We offer a couple of options for you here at Cisco:

    1. Get Tough. We have tools that can help you identify ‘shadow IT’, those rogue operations. Find them and put the hurt on ‘em. It’s against policy… you have the company rule book to back you up.
    2. Address the Real Issue. Just give them what they want. They are following the path of least resistance… so make it easy.

    We should all be thinking of ourselves as internal service providers. We have to compete and serve company interests viewing the world as it is, rather than as we wish it would be.

    What is it my mom would always say?

    “You can catch more flies with honey than with vinegar.”

    So how would we go about doing that?

    I suggest we look towards a few winners recently announced by The Software & Information Industry Association (SIIA):

    Best Cloud Infrastructure: Cisco ONE Enterprise Cloud Suite

    But also, for Best Cloud Management Solution: CliQr CloudCenter… now called ‘Cisco CloudCenter’ because that team is now part of Cisco and these two winners are now integrated.

    In this episode we uncover why these applications are winning awards, and what kind of pain we can help get rid of.

    Thank you to TechWiseTV alum Joann Stark for bringing this one to market… and for introducing me to the smart and energetic Zach Kielich. 

    We will be doing a live workshop on this topic around August 18. Please subscribe to our twitter feed (@techwisetv) and monitor that for updates on where to register.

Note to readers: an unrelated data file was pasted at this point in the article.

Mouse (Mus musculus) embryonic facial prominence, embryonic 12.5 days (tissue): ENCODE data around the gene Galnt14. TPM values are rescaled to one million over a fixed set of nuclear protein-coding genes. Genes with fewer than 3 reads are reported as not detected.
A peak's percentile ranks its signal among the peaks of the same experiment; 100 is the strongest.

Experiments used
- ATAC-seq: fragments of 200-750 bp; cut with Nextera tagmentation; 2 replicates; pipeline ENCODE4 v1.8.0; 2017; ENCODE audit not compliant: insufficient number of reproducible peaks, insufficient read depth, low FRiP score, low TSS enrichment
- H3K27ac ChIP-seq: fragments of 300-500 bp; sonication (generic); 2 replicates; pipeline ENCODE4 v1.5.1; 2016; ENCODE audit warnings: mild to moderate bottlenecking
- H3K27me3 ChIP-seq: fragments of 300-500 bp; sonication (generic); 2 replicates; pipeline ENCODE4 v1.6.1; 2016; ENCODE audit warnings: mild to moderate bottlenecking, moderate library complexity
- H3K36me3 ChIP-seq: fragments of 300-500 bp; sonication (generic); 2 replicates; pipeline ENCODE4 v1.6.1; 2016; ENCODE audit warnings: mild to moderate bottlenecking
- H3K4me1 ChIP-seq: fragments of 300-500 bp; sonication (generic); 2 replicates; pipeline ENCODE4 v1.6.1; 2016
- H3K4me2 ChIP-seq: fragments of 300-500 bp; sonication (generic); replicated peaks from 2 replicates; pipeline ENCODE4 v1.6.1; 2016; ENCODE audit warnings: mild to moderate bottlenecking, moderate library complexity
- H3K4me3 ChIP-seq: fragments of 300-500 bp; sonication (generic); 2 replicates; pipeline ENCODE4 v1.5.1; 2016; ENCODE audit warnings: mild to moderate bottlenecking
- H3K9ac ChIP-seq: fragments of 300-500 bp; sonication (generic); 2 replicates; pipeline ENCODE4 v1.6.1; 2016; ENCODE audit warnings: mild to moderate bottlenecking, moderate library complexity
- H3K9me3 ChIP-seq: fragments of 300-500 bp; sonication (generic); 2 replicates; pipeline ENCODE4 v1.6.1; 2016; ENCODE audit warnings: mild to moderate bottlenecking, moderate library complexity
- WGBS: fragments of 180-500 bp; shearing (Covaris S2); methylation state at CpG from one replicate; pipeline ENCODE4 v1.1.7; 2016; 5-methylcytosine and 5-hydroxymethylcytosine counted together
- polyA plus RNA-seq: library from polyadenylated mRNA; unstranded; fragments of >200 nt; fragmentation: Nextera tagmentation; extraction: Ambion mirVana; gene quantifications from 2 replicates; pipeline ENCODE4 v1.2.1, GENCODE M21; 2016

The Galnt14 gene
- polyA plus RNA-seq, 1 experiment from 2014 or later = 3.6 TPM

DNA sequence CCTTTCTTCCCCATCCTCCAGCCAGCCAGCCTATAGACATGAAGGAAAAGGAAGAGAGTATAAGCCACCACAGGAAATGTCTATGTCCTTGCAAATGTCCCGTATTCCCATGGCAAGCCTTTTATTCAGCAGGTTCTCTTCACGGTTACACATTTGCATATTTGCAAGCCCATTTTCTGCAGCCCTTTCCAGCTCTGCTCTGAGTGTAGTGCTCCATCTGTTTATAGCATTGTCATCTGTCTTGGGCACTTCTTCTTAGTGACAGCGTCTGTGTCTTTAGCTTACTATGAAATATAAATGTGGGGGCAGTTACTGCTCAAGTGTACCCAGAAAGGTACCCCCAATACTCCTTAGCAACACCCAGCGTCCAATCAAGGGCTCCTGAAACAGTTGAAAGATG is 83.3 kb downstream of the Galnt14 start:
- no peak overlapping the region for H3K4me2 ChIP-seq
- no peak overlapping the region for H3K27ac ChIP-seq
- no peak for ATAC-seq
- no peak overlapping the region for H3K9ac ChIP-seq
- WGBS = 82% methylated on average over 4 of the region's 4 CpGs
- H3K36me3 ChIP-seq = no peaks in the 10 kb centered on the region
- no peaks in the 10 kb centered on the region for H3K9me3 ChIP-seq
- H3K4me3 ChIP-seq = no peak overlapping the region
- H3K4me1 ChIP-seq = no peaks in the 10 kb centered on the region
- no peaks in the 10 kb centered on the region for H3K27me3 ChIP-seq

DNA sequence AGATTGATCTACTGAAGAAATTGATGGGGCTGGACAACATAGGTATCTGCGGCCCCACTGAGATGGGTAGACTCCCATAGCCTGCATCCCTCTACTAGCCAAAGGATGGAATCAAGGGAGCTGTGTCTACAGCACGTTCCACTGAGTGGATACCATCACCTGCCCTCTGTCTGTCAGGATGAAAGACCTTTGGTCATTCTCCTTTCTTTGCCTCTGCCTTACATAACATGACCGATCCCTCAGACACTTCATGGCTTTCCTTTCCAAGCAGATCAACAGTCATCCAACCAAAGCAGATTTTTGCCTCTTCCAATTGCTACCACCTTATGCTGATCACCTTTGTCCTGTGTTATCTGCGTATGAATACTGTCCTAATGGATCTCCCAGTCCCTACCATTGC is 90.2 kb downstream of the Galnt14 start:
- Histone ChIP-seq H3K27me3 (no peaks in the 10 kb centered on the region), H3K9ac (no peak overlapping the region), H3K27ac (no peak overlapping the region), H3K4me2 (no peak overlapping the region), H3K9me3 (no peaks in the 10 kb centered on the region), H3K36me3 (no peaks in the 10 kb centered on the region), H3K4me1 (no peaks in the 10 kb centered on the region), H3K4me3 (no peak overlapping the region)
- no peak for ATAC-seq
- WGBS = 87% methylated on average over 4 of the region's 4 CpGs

Read more right now with Joann’s blog post: “Cisco Simplifies Business Transformation.”

    Thanks!

    Robb @robbboyd

    This blog originally appeared on Cisco Blogs.

  5. CloudCenter + Cisco ACI: Resource Links

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    It’s official. CliQr is now part of the Cisco family. I’ve presented the CliQr CloudCenter + Cisco ACI overview at several local ACI roadshow events. And gotten many requests for additional information about the joint solution.

    Here’s a summary list of CloudCenter + ACI resources you can add to your toolbox.

    Toolbox

    Product Page – has wide range of CloudCenter resources.

    Start with these

    At a Glance – CloudCenter + ACI joint solution overview (2 page)

    Video Demo – CloudCenter + ACI (4 min)

    Expand your knowledge

    White paper – 3x Use Cases and Value (12 pages)

    Video Demo – CloudCenter + ACI (4 min)

    Video Demo Cisco’s Carly Stoughton integrated demo (12 min)

    Video Demo WWT’s Joe Weber integrated demo with VMware vCenter role (11 min)

    Preparing to deploy

    White paper – Deployment topologies and requirements (15 pages)